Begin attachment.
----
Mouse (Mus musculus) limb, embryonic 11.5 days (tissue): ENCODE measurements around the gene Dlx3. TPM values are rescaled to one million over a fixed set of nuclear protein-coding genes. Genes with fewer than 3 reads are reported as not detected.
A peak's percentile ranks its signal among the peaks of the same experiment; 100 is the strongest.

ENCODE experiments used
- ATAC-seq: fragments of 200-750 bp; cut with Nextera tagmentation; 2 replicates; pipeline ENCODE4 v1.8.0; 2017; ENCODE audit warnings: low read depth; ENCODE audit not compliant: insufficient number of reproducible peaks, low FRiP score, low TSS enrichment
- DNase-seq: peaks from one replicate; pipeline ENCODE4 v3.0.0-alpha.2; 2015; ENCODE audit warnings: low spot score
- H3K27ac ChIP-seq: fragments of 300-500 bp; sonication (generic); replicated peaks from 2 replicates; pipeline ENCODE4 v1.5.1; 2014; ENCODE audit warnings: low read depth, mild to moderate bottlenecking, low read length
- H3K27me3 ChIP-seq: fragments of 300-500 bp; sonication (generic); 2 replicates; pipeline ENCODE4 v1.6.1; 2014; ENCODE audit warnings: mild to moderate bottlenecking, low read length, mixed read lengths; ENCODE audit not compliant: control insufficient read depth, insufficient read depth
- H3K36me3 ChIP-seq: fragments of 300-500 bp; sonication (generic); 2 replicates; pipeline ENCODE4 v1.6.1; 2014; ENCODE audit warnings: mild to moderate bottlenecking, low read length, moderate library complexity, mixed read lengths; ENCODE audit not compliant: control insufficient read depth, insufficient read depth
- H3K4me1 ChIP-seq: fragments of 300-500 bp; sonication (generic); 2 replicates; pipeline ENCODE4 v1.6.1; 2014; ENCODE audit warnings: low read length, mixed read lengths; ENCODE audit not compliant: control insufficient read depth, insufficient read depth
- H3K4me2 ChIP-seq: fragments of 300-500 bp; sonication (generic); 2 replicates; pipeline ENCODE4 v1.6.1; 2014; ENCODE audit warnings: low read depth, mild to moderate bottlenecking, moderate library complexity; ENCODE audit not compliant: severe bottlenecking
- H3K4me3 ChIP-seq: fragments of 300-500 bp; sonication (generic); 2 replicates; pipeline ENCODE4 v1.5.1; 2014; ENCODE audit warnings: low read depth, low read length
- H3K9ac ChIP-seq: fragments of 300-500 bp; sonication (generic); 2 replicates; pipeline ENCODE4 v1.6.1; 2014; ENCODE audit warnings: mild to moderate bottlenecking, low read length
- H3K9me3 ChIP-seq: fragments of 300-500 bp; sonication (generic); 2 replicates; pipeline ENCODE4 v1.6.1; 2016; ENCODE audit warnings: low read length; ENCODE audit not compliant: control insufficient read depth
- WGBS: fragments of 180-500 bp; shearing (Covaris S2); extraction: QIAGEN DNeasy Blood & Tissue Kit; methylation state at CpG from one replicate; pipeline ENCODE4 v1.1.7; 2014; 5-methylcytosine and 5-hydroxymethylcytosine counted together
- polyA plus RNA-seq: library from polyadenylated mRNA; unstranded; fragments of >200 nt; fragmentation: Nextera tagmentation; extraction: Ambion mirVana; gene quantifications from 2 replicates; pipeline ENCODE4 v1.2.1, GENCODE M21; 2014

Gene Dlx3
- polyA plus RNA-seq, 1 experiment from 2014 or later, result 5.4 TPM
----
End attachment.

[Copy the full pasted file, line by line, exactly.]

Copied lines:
Mouse (Mus musculus) limb, embryonic 11.5 days (tissue): ENCODE measurements around the gene Dlx3. TPM values are rescaled to one million over a fixed set of nuclear protein-coding genes. Genes with fewer than 3 reads are reported as not detected.
A peak's percentile ranks its signal among the peaks of the same experiment; 100 is the strongest.

ENCODE experiments used
- ATAC-seq: fragments of 200-750 bp; cut with Nextera tagmentation; 2 replicates; pipeline ENCODE4 v1.8.0; 2017; ENCODE audit warnings: low read depth; ENCODE audit not compliant: insufficient number of reproducible peaks, low FRiP score, low TSS enrichment
- DNase-seq: peaks from one replicate; pipeline ENCODE4 v3.0.0-alpha.2; 2015; ENCODE audit warnings: low spot score
- H3K27ac ChIP-seq: fragments of 300-500 bp; sonication (generic); replicated peaks from 2 replicates; pipeline ENCODE4 v1.5.1; 2014; ENCODE audit warnings: low read depth, mild to moderate bottlenecking, low read length
- H3K27me3 ChIP-seq: fragments of 300-500 bp; sonication (generic); 2 replicates; pipeline ENCODE4 v1.6.1; 2014; ENCODE audit warnings: mild to moderate bottlenecking, low read length, mixed read lengths; ENCODE audit not compliant: control insufficient read depth, insufficient read depth
- H3K36me3 ChIP-seq: fragments of 300-500 bp; sonication (generic); 2 replicates; pipeline ENCODE4 v1.6.1; 2014; ENCODE audit warnings: mild to moderate bottlenecking, low read length, moderate library complexity, mixed read lengths; ENCODE audit not compliant: control insufficient read depth, insufficient read depth
- H3K4me1 ChIP-seq: fragments of 300-500 bp; sonication (generic); 2 replicates; pipeline ENCODE4 v1.6.1; 2014; ENCODE audit warnings: low read length, mixed read lengths; ENCODE audit not compliant: control insufficient read depth, insufficient read depth
- H3K4me2 ChIP-seq: fragments of 300-500 bp; sonication (generic); 2 replicates; pipeline ENCODE4 v1.6.1; 2014; ENCODE audit warnings: low read depth, mild to moderate bottlenecking, moderate library complexity; ENCODE audit not compliant: severe bottlenecking
- H3K4me3 ChIP-seq: fragments of 300-500 bp; sonication (generic); 2 replicates; pipeline ENCODE4 v1.5.1; 2014; ENCODE audit warnings: low read depth, low read length
- H3K9ac ChIP-seq: fragments of 300-500 bp; sonication (generic); 2 replicates; pipeline ENCODE4 v1.6.1; 2014; ENCODE audit warnings: mild to moderate bottlenecking, low read length
- H3K9me3 ChIP-seq: fragments of 300-500 bp; sonication (generic); 2 replicates; pipeline ENCODE4 v1.6.1; 2016; ENCODE audit warnings: low read length; ENCODE audit not compliant: control insufficient read depth
- WGBS: fragments of 180-500 bp; shearing (Covaris S2); extraction: QIAGEN DNeasy Blood & Tissue Kit; methylation state at CpG from one replicate; pipeline ENCODE4 v1.1.7; 2014; 5-methylcytosine and 5-hydroxymethylcytosine counted together
- polyA plus RNA-seq: library from polyadenylated mRNA; unstranded; fragments of >200 nt; fragmentation: Nextera tagmentation; extraction: Ambion mirVana; gene quantifications from 2 replicates; pipeline ENCODE4 v1.2.1, GENCODE M21; 2014

Gene Dlx3
- polyA plus RNA-seq, 1 experiment from 2014 or later, result 5.4 TPM